The World Without Rose-Colored Glasses

People who have suffered from major depression are significantly better than other people at seeing a metaphorical forest, while the non-depressed are more alert to the trees, according to this study published a few months back in The Journal of Neuroscience. (I was led there by this New Scientist piece.) The paper suggests that depression isn't just a disease of emotion and thought--that it also alters perception.

Julie Golomb, a neuroscientist at Yale, ran a perceptual test on two groups: one of people with no history of depression and one of people who had recovered from two or more bouts of the disease. The volunteers were supposed to watch white bars moving across a gray background, and then decide which direction the motion had taken. The recovered depressed people did better when the image was large and strongly contrasted with the background; when the image was small and low-contrast, it was the non-depressives who scored best.


Golomb and her colleagues believe the explanation lies in the neurotransmitter Gamma-Aminobutyric Acid (GABA), which is in relatively short supply in people with a history of depression. GABA is involved in the non-depressed person's ability to suppress the big picture in order to concentrate on a detail in the field of vision. Less GABA, the researchers reasoned, means less big-picture suppression. The experiment was designed to confirm this hypothesis, which it did. It's an elegant reminder that vision happens in the brain, not the eye.

'Upstreamism': Your zip code affects your health as much as genetics

Upstreamism advocate Rishi Manchanda calls us to understand health not as a "personal responsibility" but a "common good."

Sponsored by Northwell Health
  • Upstreamism tasks health care professionals to combat unhealthy social and cultural influences that exist outside — or upstream — of medical facilities.
  • Patients from low-income neighborhoods are most at risk of negative health impacts.
  • Thankfully, health care professionals are not alone. Upstreamism is increasingly part of our cultural consciousness.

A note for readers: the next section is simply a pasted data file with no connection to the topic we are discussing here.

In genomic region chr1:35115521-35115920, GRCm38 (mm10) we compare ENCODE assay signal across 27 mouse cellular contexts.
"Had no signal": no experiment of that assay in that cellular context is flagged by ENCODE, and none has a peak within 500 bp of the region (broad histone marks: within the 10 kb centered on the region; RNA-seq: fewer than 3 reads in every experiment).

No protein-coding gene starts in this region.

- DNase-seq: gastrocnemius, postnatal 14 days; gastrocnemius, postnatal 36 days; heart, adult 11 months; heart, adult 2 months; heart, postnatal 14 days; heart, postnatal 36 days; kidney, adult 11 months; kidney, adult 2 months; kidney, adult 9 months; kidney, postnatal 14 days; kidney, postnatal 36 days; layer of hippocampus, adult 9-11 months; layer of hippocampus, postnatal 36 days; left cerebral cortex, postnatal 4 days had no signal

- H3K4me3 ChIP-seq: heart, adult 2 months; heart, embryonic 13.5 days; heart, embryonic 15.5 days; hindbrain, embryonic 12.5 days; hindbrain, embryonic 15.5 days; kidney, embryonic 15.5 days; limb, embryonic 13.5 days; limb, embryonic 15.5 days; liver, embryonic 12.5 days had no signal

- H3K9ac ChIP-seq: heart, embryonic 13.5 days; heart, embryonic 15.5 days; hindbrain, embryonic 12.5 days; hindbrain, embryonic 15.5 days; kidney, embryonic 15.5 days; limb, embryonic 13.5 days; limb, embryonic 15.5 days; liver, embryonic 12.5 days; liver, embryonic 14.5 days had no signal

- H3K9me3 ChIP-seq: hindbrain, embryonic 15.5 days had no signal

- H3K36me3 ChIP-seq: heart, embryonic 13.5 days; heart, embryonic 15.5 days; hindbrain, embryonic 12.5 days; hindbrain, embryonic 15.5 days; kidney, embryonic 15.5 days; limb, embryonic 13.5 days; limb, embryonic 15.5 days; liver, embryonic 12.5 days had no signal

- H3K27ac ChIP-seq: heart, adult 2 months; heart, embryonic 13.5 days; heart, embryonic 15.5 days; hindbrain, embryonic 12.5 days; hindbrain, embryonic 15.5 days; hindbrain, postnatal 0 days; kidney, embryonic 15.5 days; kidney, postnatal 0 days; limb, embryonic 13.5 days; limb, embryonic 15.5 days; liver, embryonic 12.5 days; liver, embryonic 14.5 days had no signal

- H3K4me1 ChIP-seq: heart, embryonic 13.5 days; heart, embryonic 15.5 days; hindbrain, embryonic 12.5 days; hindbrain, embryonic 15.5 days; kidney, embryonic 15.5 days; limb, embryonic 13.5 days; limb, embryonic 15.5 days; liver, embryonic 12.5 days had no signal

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Meet the Bajau sea nomads — they can reportedly hold their breath for 13 minutes

The Bajau people's nomadic lifestyle has given them remarkable adaptions, enabling them to stay underwater for unbelievable periods of time. Their lifestyle, however, is quickly disappearing.

Wikimedia Commons
Culture & Religion
  • The Bajau people travel in small flotillas throughout the Phillipines, Malaysia, and Indonesia, hunting fish underwater for food.
  • Over the years, practicing this lifestyle has given the Bajau unique adaptations to swimming underwater. Many find it straightforward to dive up to 13 minutes 200 feet below the surface of the ocean.
  • Unfortunately, many disparate factors are erasing the traditional Bajau way of life.
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Golden blood: The rarest blood in the world

We explore the history of blood types and how they are classified to find out what makes the Rh-null type important to science and dangerous for those who live with it.

Abid Katib/Getty Images
Surprising Science
  • Fewer than 50 people worldwide have 'golden blood' — or Rh-null.
  • Blood is considered Rh-null if it lacks all of the 61 possible antigens in the Rh system.
  • It's also very dangerous to live with this blood type, as so few people have it.
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Scientists create a "lifelike" material that has metabolism and can self-reproduce

An innovation may lead to lifelike evolving machines.

Shogo Hamada/Cornell University
Surprising Science
  • Scientists at Cornell University devise a material with 3 key traits of life.
  • The goal for the researchers is not to create life but lifelike machines.
  • The researchers were able to program metabolism into the material's DNA.
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